And let’s not forget the sciences. If I was stuck on a desert island, the one book I’d take with me is Euclid’s elements. And if I could take, two, I’d ask for the Greek version of Euclid and a Greek dictionary. His proofs were as beautiful as Bach’s Partitas. Of course, it took time and a great teacher to help me understand geometry and move past what I had learned in public school. In junior high, when I first met geometry, I felt frustrated and Dad helped me with the proofs and understanding the theorems, but to no avail. In graduate school, a great teacher, Teri Martin, showed me the historical significance and it became much more interesting: to realize that Euclid was simply trying to describe the ideals of the known world in shapes — trying to mentally describe perfection. The idea influenced me so much that I based my doctoral studies on Buckminster Fuller’s geometrical ideas of synchronicity.

Philosophy and religion give insights into the human condition as well. Open up to the human condition, suspend closure, and allow your mind to open. Enjoy the Greek and Roman myths. The epics of Gilgamesh, Homer, and Moses. Learn to ask hard questions like Socrates and Nietzsche, then spend some time to think about the answers. They will lead to more questions and more answers until you’re forced to suspend closure even more.

My parents had a library and I was so lucky to have a set of Compton’s Encyclopedia to thumb through. And there was a wall of books: John Steinbeck’s Tales of King Arthur and I felt scared going through all of Stephen King’s horror. The room had a wood floor covered by my great-grandmother’s oriental carpet.The shelf with the books my Dad had built to fill the whole wall. I sat on the carpet and the books called down to me like a Siren, and I would open them and smell the pages and read a few lines of Pearl Buck, Voltaire, Robert Penn Warren’s All the King’s Men. I remember the one’s close to the floor, as I was short. I had to stretch to reach the 9 volumes of Durant’s Story of Civilization or the complete works of James Fenimore Cooper. Sometimes I would stand on a chair and I could reach grandma’s copy of Shakespeare from High School with an embroidered leather cover. And an antique copy of Mark Twain’s short stories where I read the funny diaries of Adam and Eve. I say antique, but in this case, it was just an old book probably bought at a second hand store. There was a college anthology of poetry I’d thumb through. And I loved to look at the mammoth Atlas of the World.

I find that today, we have so much more access to books. On my tablet, nearly every classic is available in the public domain, so philosophy, history, and great stories are open to me for free from websites like the Poetry Foundationor Project Gutenberg.

Let me not forget to mention a bit about all the work that is also published online, such as blogs and websites. There Blogs and websites contain wealth of information, that like the library in Alexandria, it could be easy to get lost. Dive in and look around and search for hidden gems and treasures. The wonder of these is that you can build a community that has far reaching and diverse ideas. Websites like Medium open up a world of writing on any subject one longs to read.

Try to read a new book often, maybe even one a month. I really liked Goodreads to push me to read more. (Feel free to follow me) And then jump into something new. If you usually read non-fiction, try a fiction book. If you read fiction, try non-fiction. If you read mysteries, try a classic, a Western, a fantasy, try history, try a book on math, read science, try a subject that you used to love in school, but have since forgotten about. I used to love math in 7th grade, but then after a couple of bad experiences, I fell away from math. Then in college, I had an excellent teacher who taught me the sublime joys of Euclid. I went back and read a mathematics book and loved it.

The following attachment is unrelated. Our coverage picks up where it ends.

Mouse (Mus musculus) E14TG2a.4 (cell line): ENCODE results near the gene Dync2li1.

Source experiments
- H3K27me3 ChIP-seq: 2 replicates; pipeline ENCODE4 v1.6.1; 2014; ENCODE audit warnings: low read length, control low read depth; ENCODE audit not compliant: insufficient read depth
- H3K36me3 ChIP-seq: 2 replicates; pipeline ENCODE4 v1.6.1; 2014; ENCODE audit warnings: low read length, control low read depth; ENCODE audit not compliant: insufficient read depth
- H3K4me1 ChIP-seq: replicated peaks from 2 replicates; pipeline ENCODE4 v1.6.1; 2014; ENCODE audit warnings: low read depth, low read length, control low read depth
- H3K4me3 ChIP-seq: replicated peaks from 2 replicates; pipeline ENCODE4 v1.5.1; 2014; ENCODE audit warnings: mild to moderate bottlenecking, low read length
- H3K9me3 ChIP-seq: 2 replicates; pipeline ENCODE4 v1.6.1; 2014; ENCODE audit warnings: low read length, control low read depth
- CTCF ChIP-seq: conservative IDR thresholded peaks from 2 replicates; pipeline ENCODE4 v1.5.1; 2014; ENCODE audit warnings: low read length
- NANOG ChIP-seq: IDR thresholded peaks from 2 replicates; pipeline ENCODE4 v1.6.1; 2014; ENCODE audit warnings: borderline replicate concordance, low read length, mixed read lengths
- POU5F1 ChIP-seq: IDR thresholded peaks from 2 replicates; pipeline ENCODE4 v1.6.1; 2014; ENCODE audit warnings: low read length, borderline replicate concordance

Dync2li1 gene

Read outside your comfort zone and try something new. Steve Chandler wrote in his 100 Ways to Motivate Yourself that smart people read murder mysteries. I thought to myself, “I’m smart!” But I did not read murder mysteries. I went out to the book store and bought three Agatha Christie novels and loved them! Lastly, if you don’t have a library card, get one! The wealth that is being unused and untapped at the library is amazing. There is no reason not to fill your mind with bright ideas every day of your life and all of it for free!

If you don’t know where to start, look for something fun that you thought would be great to read. I’d also recommend, How to Read a Book by Mortimer Adler. Also, at the end of the book, there is a reading list and also a few lists of books that have changed my world and I have loved. This month, aim to read a new book.

To get you started, here is an eclectic list of 32 books that influenced my life. And I admit it, they are heavy on the fiction side:

  1. Danny and the Champion of the World, Roald Dahl

  2. The Long Goodbye, Raymond Chandler

  3. The Stand, Stephen King

  4. To the Lighthouse, Virginia Woolf

  5. The Hitchhiker’s Guide to the Galaxy, Douglas Adams

  6. The Right to Write, Julia Cameron

  7. 100 Years of Solitude, Gabriel Garcia Marquez

  8. Tale of Two Cities, Charles Dickens

  9. Me Talk Pretty One Day, David Sedaris

  10. The Story of Civilization, Will and Arial Durant

  11. The Iliad, Homer

  12. The Odyssey, Homer

  13. War and Peace, Leo Tolstoy

  14. Moby Dick, Herman Melville

  15. Crime & Punishment, Fyodor Dostoevsky

  16. The Diaries of Adam and Eve, Mark Twain

  17. 1984, George Orwell

  18. Les Misérables, Victor Hugo

  19. The Complete Works of Shakespeare

  20. The Dialogues of Plato

  21. The Elements, Euclid

  22. Canibal in Manhattan, Tama Janowitz

  23. Eva Luna, Isabelle Alande

  24. Lolita, Vladimir Nabokov

  25. Catch-22, Joseph Heller

  26. The Moor’s Last Sigh, Salman Rushdie

  27. For Whom the Bell Tolls, Ernest Hemingway

  28. The Castle, Franz Kafka

  29. Lady Chatterly’s Lover, D.H. Lawrence

  30. Martin Eden, Jack London

  31. Wind Up Bird Chronicle, Haruki Murakami

  32. Some Prefer Nettles, Junichiro Tanizaki

Experiment and try new things. It will expand your horizon and add depth to your favorite subjects. As they say, variety is at the spice of life. For sex and literary pursuits, that is definitely true.